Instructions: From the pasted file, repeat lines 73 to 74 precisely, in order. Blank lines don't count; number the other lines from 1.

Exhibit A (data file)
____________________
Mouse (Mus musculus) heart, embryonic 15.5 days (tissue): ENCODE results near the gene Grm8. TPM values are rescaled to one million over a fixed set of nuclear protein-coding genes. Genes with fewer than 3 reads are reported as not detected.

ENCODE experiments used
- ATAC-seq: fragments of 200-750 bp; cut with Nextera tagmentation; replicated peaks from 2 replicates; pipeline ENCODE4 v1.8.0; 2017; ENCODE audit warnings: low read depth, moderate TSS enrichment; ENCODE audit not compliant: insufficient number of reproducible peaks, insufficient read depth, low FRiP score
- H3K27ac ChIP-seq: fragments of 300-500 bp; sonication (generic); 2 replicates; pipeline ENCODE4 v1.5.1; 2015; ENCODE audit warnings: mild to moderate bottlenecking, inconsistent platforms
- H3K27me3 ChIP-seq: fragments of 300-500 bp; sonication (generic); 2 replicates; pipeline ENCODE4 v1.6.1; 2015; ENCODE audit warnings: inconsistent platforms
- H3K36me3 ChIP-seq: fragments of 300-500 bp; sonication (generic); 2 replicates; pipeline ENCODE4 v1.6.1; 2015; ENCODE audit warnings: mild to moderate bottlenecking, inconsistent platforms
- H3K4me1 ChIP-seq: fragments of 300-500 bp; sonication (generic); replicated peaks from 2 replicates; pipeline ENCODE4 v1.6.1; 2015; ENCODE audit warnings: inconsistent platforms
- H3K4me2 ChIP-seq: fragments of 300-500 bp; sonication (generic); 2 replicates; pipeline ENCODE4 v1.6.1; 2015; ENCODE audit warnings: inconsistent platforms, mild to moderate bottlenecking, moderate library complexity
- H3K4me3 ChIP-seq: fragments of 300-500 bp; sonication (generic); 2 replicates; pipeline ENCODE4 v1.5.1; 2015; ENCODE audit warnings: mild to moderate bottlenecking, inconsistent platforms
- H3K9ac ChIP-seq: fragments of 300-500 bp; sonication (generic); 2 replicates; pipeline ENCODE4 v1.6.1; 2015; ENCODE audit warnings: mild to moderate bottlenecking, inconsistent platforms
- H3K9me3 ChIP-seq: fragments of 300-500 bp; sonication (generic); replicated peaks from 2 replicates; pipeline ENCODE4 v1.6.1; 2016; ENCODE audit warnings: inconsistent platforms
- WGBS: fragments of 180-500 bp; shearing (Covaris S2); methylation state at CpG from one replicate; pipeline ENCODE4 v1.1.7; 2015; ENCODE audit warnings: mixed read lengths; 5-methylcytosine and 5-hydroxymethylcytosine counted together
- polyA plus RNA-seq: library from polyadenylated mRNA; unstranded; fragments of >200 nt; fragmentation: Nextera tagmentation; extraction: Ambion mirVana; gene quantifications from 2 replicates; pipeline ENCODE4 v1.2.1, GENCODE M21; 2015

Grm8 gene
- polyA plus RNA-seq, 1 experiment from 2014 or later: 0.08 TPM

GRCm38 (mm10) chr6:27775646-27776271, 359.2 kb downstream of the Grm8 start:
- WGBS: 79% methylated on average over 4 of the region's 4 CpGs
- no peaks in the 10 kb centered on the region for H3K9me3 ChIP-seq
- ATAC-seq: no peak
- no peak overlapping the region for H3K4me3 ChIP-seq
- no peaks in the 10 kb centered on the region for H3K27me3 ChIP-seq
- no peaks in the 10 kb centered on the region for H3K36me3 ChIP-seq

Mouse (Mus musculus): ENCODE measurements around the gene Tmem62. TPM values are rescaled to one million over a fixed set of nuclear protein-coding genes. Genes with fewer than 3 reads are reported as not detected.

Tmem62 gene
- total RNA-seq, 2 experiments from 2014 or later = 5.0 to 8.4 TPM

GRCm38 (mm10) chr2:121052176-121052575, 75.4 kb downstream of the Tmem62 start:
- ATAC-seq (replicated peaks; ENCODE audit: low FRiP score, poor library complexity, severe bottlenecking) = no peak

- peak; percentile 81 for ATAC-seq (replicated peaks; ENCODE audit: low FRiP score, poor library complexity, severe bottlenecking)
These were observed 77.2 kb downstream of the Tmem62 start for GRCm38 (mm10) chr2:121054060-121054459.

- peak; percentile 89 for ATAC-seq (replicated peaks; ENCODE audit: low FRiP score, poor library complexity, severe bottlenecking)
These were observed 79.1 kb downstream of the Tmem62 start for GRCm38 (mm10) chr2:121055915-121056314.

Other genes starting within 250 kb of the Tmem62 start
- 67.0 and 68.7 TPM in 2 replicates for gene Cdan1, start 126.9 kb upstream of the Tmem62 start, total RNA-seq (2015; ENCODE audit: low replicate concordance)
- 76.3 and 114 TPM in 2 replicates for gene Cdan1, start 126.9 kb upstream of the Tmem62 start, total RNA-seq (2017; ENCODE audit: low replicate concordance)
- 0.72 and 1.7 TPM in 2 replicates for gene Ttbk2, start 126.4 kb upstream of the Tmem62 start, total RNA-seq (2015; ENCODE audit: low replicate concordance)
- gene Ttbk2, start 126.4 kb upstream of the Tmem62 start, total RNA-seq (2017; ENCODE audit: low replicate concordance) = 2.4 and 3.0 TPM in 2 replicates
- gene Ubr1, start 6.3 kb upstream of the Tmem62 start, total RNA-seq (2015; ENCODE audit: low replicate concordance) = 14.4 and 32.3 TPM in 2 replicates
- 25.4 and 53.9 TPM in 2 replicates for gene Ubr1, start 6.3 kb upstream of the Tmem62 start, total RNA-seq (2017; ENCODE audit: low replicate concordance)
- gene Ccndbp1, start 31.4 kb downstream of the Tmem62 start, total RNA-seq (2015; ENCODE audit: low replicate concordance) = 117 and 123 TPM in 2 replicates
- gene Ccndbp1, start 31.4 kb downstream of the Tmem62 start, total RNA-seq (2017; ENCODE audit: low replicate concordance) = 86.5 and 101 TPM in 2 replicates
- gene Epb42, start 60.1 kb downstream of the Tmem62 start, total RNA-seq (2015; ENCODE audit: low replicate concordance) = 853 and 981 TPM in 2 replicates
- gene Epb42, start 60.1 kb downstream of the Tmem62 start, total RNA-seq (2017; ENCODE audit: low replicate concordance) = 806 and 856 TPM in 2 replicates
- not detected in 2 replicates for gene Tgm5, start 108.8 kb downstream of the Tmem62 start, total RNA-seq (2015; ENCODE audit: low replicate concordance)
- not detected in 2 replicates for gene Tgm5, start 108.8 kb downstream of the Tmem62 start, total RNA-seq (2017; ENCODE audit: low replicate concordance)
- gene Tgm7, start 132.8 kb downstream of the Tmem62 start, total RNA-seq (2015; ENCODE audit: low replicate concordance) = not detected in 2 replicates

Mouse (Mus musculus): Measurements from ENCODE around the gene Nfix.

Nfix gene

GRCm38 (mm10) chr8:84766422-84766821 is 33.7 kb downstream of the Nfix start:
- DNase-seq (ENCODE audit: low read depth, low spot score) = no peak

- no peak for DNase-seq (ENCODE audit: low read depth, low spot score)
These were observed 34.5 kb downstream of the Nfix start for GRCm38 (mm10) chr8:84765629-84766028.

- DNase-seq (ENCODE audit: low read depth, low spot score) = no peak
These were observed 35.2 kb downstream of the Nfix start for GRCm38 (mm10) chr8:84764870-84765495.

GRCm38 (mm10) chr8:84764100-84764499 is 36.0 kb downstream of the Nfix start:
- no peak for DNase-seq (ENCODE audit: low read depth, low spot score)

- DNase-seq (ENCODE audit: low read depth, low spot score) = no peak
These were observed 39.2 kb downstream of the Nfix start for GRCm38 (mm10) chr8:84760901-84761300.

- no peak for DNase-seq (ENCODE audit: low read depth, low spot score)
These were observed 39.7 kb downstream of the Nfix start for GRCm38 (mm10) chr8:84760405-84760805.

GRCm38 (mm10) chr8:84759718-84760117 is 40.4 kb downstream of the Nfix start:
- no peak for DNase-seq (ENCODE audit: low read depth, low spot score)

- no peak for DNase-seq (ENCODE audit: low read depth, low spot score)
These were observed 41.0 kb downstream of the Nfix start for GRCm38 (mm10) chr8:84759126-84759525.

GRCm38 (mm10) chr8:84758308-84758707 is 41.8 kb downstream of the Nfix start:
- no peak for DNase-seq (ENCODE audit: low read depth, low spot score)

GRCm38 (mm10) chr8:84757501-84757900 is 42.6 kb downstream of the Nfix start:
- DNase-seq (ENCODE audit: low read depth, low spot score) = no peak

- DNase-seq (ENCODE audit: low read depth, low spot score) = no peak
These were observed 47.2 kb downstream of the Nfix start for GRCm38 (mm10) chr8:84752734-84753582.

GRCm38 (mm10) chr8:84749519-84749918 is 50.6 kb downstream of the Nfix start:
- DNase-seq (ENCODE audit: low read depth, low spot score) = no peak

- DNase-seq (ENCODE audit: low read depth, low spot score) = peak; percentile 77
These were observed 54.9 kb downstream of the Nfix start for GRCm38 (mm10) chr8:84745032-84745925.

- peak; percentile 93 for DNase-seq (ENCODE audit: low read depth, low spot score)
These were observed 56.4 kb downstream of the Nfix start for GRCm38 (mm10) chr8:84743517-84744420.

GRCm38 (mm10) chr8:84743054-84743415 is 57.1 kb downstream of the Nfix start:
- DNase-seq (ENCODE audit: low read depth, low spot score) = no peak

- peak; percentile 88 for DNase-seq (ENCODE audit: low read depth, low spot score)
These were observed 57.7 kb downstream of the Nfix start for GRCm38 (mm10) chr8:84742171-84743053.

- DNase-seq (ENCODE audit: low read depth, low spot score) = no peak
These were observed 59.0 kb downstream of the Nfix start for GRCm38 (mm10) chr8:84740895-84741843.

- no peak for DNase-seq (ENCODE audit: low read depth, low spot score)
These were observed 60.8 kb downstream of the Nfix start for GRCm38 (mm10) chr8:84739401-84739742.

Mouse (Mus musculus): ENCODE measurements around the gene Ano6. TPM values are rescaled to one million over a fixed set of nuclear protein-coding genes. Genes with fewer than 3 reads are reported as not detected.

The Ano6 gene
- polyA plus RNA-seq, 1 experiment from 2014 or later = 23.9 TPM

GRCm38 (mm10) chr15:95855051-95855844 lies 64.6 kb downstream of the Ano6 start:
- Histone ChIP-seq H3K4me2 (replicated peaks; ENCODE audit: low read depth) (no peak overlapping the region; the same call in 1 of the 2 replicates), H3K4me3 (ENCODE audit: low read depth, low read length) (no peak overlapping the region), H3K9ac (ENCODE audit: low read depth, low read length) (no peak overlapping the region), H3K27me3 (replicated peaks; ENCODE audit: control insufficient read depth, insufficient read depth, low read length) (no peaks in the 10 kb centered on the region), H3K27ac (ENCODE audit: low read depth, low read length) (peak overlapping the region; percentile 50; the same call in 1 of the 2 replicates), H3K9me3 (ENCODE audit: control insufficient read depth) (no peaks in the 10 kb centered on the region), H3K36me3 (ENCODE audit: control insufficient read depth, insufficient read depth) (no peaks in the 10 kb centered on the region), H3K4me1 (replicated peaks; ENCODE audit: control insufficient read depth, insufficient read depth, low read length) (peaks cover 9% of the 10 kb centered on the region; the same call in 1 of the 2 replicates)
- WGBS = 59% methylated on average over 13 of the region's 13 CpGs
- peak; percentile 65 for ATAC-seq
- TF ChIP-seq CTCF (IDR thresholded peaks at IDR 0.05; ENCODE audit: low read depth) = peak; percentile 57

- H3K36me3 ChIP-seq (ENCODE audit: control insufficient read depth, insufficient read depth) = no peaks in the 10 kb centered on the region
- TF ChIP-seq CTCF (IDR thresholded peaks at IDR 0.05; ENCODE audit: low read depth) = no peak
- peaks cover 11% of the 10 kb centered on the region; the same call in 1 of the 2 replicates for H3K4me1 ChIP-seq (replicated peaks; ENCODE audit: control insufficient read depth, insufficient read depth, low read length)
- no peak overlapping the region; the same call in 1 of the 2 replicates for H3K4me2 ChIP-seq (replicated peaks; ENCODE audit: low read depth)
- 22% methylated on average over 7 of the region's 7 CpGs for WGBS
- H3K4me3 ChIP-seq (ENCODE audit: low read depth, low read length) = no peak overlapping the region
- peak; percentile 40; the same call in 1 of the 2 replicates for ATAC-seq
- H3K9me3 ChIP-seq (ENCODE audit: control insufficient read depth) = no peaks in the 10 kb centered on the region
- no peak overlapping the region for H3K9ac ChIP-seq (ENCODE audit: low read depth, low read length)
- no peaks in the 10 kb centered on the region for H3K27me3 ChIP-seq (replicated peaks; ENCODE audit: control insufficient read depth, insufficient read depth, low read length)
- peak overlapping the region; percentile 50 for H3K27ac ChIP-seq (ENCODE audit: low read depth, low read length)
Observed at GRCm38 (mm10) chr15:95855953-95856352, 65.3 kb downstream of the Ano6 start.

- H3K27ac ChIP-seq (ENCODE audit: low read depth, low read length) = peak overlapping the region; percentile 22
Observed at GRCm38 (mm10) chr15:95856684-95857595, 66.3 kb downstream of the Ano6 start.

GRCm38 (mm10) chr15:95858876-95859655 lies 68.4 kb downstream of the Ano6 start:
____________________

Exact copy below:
These were observed 54.9 kb downstream of the Nfix start for GRCm38 (mm10) chr8:84745032-84745925.

- peak; percentile 93 for DNase-seq (ENCODE audit: low read depth, low spot score)